Second, the imbalance contributed to some important oversights. More interaction with other authors writing on race and theology would have alerted the reader to some of the complexities involved in the discussion. At the very least, it would have been good to see definitions of such key terms as “race,” “ethnicity,” and “racism.” Williams seems to view these as terms with relatively self-evident definitions. But that is far from the case, as a quick summary of the relevant literature would demonstrate. And, lacking clear definitions, it becomes difficult to assess Williams’ argument in places – especially in the final chapter where he writes on the practical application of his ideas. (For example, what exactly is a “racist” church? Is mere racial homogeneity sufficient to establish that a church is “racist”?)

Finally, a real problem arises when Williams tries to move from Pauline theology to racial reconciliation today. His discussion of “race” in the NT is really a discussion of Jew/Gentile relations. And, that makes sense given that Paul focuses primarily on these categories. But, he recognizes that “Jew” and “Gentile” in the NT are primarily religious rather than racial/ethnic terms: “The greatest difference was that the Jews’ and Gentiles’ hatred toward one another was not based on skin color, but on religion” (p. 122). But, if Jew/Gentile is fundamentally a religious rather than a racial distinction, how does one connect Paul’s theology of Jew/Gentile reconciliation to the problem of racial reconciliation today, which is a significantly different problem. I’m sure it’s possible to make important connections between the two, but unfortunately, Williams either doesn’t see the difficulty, or simply chooses not to engage it.

CONCLUSION

One New Man is a great book for seeing that racial reconciliation is a part of the Gospel story. It is neither optional nor secondary. Used in that sense, One New Man will be a helpful resources, particularly for those looking for more of an introductory survey of the relevant biblical material.

[Many thanks to Broadman & Holman for sending me a review copy of One New Man: The Cross and Racial Reconciliation.]

Will you be my groupy?

I am sad. I don’t have any groupies. Not even one. No one wears my “Marc Cortez” t-shirts, even though the logos are pretty cool. And I still have several boxes of Marc Cortez bobble-head dolls in my office. It’s distressing. (Though I have to admit that the dolls are a tad creepy when they all start nodding in unison.)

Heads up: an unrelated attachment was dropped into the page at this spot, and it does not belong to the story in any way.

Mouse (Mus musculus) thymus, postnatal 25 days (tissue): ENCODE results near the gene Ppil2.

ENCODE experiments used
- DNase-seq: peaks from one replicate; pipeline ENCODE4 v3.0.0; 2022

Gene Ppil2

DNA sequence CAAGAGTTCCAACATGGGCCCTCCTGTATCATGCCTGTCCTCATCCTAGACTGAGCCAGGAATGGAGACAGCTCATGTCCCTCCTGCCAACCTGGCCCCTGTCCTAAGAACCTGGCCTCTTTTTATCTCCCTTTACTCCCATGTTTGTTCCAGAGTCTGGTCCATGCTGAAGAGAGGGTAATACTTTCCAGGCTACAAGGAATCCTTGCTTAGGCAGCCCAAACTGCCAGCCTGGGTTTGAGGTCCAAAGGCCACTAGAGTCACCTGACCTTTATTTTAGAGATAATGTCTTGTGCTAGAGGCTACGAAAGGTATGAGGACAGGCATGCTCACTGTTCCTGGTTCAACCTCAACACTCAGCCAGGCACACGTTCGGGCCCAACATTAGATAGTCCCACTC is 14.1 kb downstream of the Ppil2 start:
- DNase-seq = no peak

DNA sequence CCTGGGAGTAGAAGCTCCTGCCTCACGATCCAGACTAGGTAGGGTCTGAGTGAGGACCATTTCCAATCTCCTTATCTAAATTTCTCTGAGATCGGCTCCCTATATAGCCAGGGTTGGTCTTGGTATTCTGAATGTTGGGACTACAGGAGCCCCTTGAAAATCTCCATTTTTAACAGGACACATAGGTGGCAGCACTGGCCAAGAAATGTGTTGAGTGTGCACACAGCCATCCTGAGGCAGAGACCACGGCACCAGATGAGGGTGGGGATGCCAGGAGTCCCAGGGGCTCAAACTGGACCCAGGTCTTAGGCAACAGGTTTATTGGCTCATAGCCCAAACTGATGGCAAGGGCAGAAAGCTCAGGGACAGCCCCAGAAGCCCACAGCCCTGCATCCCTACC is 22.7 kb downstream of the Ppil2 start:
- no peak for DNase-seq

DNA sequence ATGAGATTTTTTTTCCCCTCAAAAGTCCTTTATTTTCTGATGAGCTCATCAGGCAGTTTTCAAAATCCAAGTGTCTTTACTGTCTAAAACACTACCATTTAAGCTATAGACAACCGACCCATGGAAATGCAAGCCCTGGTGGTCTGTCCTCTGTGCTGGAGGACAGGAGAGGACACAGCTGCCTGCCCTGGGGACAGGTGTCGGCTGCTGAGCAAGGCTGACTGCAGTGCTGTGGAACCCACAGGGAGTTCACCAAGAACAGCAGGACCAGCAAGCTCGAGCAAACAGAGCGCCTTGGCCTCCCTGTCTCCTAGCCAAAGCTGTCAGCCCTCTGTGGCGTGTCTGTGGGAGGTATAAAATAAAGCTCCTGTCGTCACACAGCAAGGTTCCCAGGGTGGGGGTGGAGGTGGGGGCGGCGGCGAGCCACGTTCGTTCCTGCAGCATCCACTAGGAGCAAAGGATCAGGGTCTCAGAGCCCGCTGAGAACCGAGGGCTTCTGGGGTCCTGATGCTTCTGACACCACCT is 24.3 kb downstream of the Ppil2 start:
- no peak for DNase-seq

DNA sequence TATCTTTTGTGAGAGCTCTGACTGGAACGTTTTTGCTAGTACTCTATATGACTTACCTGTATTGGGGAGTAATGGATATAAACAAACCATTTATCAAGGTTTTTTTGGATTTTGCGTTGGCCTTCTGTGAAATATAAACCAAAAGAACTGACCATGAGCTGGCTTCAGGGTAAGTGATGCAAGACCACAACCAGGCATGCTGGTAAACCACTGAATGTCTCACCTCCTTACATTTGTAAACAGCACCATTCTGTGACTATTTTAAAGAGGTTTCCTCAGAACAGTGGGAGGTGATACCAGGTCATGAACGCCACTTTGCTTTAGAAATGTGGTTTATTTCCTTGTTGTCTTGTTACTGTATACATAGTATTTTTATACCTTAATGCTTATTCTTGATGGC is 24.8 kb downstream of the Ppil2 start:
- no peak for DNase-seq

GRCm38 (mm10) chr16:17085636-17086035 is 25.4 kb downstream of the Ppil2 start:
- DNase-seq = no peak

I’d even settle for some flunkies. Or, better yet, minions! Just think what I could do with a minion or two.

Over the last few weeks, I’ve heard quite a few criticisms of how our “celebrity” culture has infected the church. The concern seems to be that “fame” is a virus, or maybe a parasite. And Christian leaders who seem to be pursuing fame are necessarily headed down a fatal path.

You can’t have a humble celebrity.

But is that really the case? What about people like John Stott or Billy Graham? They certainly attained a level of stature that most would associate with being a “celebrity.” At least, no one can deny their fame. And they weathered the storm reasonably well.

Now I’ve heard some argue that the problem isn’t necessarily with being famous but with pursuing fame. If you’re highlighting yourself and intentionally increasing your own visibility, then you’ve fallen prey to celebrity-ism.

But that doesn’t seem quite right either. If you have a cause worth agitating for, an agenda worth promoting, or a soapbox worth standing on, shouldn’t you seek to maximize your opportunities? And, if this means branding, marketing, and (heaven forbid) networking, shouldn’t you do precisely that? To do otherwise seems irresponsible.

In a fame-driven culture, can fame itself be used as a tool for getting your message out? Or, more accurately, can it be used without destroying the one who uses it?

I wonder at times whether our critique of “celebrities” stems from the fact that we aren’t famous. Resting comfortably in obscurity, it’s easy to throw darts at the famous faces. It may even make us feel better to argue that obscurity is actually a better, holier, and more responsible place to be anyway.

None of this is to dismiss the significant problems and challenges of living in a fame-driven culture. We’ve seen too many celebrity Christians fall to ignore the real dangers. If fame is a tool, it’s a dangerous one.

But so is my lawnmower. And I still use it.

If I had to pick, I’d say that the problem isn’t necessarily with being a celebrity, but with being a groupy. Once you’ve become someone’s groupy, you’re much more likely to follow along with whatever they say/do, often defending them against all criticism, despite how reasonable such criticism might sometimes be. But, is that their fault? Maybe we should stop critiquing celebrity-ism and pay more attention to groupy-ism.

Upon further reflection, I don’t think I want any groupies.

Does anyone want to be my sidekick?

The Best and Worst of the Top 100 Science Fiction and Fantasy Books